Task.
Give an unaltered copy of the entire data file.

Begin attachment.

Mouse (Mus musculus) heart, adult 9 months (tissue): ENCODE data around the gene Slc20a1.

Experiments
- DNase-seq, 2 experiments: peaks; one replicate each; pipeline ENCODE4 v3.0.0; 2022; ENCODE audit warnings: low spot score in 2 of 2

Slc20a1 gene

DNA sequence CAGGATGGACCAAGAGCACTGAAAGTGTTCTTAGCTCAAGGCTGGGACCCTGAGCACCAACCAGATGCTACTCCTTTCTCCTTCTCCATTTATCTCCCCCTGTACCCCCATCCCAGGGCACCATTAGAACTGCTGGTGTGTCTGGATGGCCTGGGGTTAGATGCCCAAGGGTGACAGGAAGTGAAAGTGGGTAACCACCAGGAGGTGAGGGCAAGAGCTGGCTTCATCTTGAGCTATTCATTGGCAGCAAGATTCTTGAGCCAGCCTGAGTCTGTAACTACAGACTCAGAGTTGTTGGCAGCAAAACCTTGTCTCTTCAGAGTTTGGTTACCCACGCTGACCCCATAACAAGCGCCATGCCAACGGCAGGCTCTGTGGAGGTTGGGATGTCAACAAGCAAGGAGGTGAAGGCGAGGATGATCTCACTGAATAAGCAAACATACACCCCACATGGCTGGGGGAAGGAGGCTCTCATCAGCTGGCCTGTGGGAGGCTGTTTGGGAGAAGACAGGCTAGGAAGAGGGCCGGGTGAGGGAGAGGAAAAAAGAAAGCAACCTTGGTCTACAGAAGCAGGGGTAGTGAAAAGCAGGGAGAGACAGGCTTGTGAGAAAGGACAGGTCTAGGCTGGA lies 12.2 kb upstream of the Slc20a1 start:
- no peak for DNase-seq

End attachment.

Mouse (Mus musculus) heart, adult 9 months (tissue): ENCODE data around the gene Slc20a1.

Experiments
- DNase-seq, 2 experiments: peaks; one replicate each; pipeline ENCODE4 v3.0.0; 2022; ENCODE audit warnings: low spot score in 2 of 2

Slc20a1 gene

DNA sequence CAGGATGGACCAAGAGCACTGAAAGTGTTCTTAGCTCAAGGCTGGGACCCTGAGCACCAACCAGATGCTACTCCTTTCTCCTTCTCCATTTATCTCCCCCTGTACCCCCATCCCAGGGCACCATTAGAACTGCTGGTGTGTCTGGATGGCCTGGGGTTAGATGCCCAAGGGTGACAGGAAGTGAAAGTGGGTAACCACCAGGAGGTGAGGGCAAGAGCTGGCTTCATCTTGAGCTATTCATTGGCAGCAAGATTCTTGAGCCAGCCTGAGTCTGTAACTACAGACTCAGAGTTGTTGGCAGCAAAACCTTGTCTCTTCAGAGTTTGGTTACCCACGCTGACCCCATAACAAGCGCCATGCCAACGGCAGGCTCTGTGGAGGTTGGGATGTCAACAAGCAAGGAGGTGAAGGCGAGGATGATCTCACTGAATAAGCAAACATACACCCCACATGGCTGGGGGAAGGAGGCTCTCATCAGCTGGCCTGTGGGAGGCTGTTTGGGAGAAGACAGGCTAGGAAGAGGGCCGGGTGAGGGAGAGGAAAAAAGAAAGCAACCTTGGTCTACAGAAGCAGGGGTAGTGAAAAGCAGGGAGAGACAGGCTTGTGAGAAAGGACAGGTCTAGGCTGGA lies 12.2 kb upstream of the Slc20a1 start:
- no peak for DNase-seq